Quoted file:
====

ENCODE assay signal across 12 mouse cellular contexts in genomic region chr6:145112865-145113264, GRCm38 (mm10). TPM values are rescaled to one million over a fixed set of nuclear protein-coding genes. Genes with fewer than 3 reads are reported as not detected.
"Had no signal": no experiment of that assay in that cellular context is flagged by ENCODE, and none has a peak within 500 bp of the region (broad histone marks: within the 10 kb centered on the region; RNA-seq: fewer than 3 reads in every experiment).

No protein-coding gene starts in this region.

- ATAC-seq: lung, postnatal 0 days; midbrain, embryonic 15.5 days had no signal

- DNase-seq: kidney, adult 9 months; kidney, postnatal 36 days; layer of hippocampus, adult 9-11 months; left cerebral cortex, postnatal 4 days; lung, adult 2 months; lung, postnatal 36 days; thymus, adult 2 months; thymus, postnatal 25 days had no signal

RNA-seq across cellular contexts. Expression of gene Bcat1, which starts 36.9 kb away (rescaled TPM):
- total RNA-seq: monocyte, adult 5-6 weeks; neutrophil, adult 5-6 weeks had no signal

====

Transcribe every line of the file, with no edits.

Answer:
ENCODE assay signal across 12 mouse cellular contexts in genomic region chr6:145112865-145113264, GRCm38 (mm10). TPM values are rescaled to one million over a fixed set of nuclear protein-coding genes. Genes with fewer than 3 reads are reported as not detected.
"Had no signal": no experiment of that assay in that cellular context is flagged by ENCODE, and none has a peak within 500 bp of the region (broad histone marks: within the 10 kb centered on the region; RNA-seq: fewer than 3 reads in every experiment).

No protein-coding gene starts in this region.

- ATAC-seq: lung, postnatal 0 days; midbrain, embryonic 15.5 days had no signal

- DNase-seq: kidney, adult 9 months; kidney, postnatal 36 days; layer of hippocampus, adult 9-11 months; left cerebral cortex, postnatal 4 days; lung, adult 2 months; lung, postnatal 36 days; thymus, adult 2 months; thymus, postnatal 25 days had no signal

RNA-seq across cellular contexts. Expression of gene Bcat1, which starts 36.9 kb away (rescaled TPM):
- total RNA-seq: monocyte, adult 5-6 weeks; neutrophil, adult 5-6 weeks had no signal